Methicillin-resistant Staphylococcus auerus; HIV; Risk factors; Colonization
Dyslipidaemia and dysglycaemia have been associated with exposure to ritonavir-boosted protease inhibitors. Lopinavir/ritonavir, the most commonly used protease inhibitor in resource-limited settings, often causes dyslipidaemia. There are contradictory data regarding the association between lopinavir concentrations and changes in lipids.
To investigate associations between plasma lopinavir concentrations and lipid and glucose concentrations in HIV-infected South African adults.
Participants stable on lopinavir-based antiretroviral therapy were enrolled into a cross-sectional study. After an overnight fast, total cholesterol, triglycerides, and lopinavir concentrations were measured and an oral glucose tolerance test was performed. Regression analyses were used to determine associations between plasma lopinavir concentrations and fasting and 2 hour plasma glucose, fasting cholesterol, and triglycerides concentrations.
There were 84 participants (72 women) with a median age of 36 years. The median blood pressure, body mass index and waist: hip ratio were 108/72 mmHg, 26 kg/m2 and 0.89 respectively. The median CD4 count was 478 cells/mm3. Median duration on lopinavir was 18.5 months. The median (interquartile range) lopinavir concentration was 8.0 (5.2 to 12.8) μg/mL. Regression analyses showed no significant association between lopinavir pre-dose concentrations and fasting cholesterol (β-coefficient −0.04 (95% CI −0.07 to 0.00)), triglycerides (β-coefficient −0.01 (95% CI −0.04 to 0.02)), fasting glucose (β-coefficient −0.01 (95% CI −0.04 to 0.02)), or 2-hour glucose concentrations (β-coefficient −0.02 (95% CI −0.09 to 0.06)). Lopinavir concentrations above the median were not associated with presence of dyslipidaemia or dysglycaemia.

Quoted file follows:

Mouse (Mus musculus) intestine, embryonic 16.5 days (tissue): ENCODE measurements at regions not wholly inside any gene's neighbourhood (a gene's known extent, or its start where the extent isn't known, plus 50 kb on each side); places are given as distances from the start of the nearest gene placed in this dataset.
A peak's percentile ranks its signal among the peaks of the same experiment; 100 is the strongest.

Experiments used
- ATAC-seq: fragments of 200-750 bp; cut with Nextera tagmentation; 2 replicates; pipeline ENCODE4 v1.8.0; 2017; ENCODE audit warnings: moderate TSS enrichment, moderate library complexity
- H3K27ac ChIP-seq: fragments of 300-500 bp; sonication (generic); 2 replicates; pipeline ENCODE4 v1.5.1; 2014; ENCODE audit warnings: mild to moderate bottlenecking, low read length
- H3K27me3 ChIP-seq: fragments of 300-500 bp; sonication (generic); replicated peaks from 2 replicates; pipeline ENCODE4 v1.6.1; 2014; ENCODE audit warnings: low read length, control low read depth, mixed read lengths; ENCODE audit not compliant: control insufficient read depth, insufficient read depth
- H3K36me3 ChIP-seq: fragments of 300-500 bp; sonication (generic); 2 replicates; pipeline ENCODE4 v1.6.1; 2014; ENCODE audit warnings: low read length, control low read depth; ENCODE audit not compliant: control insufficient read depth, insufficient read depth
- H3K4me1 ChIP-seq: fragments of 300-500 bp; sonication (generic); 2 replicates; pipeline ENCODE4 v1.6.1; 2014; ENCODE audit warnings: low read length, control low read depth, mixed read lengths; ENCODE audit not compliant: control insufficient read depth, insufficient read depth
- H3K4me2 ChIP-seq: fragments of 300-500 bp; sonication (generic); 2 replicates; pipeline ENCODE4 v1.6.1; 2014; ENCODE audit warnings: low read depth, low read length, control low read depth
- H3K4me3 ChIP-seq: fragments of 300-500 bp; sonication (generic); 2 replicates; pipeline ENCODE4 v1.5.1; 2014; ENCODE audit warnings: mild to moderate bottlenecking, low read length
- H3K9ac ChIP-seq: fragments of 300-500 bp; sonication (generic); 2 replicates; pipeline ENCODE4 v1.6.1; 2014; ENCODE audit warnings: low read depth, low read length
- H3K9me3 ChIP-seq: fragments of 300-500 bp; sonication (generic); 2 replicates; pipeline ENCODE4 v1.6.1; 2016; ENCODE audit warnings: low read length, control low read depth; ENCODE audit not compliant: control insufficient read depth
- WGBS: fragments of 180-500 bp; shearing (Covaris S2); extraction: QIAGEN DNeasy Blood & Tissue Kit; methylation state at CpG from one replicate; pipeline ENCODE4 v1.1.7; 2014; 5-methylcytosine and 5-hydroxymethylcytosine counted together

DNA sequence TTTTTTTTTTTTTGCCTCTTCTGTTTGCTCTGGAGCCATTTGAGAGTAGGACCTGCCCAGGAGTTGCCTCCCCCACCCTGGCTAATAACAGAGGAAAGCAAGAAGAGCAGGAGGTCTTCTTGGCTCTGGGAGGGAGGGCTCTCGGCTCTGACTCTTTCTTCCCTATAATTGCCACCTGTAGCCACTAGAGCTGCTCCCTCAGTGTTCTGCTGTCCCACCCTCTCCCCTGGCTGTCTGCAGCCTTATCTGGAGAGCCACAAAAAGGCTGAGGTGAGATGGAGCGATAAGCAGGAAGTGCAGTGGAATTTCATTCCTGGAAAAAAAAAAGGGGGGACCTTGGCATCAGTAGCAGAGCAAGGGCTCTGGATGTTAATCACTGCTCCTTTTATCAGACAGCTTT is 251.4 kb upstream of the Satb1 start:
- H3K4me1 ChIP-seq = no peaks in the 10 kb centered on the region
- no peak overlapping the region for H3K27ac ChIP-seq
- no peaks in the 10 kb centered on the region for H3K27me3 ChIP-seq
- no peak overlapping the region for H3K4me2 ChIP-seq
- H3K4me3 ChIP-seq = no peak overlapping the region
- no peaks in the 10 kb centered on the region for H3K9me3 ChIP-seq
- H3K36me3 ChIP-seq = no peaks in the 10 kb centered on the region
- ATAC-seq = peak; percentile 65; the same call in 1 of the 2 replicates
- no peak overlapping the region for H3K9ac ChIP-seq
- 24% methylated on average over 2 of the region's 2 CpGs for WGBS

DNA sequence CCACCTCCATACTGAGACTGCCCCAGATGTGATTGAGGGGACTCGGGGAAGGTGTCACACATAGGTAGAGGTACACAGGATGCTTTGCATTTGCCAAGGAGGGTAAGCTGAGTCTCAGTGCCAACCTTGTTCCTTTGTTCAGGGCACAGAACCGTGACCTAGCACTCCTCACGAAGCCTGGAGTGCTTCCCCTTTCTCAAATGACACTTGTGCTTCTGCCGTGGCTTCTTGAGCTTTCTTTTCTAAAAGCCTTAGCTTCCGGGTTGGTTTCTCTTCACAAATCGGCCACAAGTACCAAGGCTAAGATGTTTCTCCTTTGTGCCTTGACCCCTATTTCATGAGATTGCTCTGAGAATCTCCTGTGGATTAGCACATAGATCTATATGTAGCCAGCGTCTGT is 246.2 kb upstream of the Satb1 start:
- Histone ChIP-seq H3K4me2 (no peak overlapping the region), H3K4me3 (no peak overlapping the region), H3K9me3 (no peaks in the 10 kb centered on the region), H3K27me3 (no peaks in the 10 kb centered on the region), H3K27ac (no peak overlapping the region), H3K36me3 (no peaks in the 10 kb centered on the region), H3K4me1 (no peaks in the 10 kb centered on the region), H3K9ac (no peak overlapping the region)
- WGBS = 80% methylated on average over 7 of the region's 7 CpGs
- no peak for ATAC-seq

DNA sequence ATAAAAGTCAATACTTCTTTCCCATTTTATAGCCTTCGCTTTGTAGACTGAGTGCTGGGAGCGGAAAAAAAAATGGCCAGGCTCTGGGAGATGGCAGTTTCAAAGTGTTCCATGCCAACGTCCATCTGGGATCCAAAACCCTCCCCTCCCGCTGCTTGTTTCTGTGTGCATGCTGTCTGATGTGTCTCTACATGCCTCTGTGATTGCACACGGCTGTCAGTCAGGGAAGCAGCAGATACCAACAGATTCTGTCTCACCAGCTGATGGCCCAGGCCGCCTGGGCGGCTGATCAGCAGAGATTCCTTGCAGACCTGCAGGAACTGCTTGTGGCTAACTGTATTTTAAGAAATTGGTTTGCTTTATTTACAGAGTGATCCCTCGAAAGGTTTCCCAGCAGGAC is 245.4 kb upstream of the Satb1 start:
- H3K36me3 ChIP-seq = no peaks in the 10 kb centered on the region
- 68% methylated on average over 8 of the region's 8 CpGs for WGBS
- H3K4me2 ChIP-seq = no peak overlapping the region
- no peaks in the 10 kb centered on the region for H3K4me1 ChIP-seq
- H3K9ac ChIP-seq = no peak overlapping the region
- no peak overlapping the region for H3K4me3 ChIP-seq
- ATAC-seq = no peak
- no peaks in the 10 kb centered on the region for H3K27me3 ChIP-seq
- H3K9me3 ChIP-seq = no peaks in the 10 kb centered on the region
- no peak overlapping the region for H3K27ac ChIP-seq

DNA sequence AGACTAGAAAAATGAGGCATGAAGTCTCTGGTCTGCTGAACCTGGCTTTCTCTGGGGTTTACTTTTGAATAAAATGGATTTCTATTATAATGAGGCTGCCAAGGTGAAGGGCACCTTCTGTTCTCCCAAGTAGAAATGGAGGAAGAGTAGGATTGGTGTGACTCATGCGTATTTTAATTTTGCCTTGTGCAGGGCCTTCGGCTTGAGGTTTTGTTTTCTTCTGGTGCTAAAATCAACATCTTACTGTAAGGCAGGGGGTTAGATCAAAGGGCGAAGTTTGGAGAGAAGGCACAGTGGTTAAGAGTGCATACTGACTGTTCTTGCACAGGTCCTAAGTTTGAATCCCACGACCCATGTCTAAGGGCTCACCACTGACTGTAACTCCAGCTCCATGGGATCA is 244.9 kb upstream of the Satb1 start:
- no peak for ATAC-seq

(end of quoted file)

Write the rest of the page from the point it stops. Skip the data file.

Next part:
There was no association between lopinavir plasma concentrations and plasma lipid and glucose concentrations.
Lopinavir; Hypercholesterolaemia; Hypertriglyceridaemia; Impaired glucose metabolism; Antiretroviral therapy; Pharmacokinetics
Data on lipid profile abnormalities among patients receiving highly active antiretroviral treatment in Ethiopia are very limited. The aim of this study was to determine the prevalence of dyslipidemia and characteristics of lipid profiles among patients living with human immunodeficiency virus (HIV) using first-line highly active antiretroviral therapy (HAART) in Southern Ethiopia.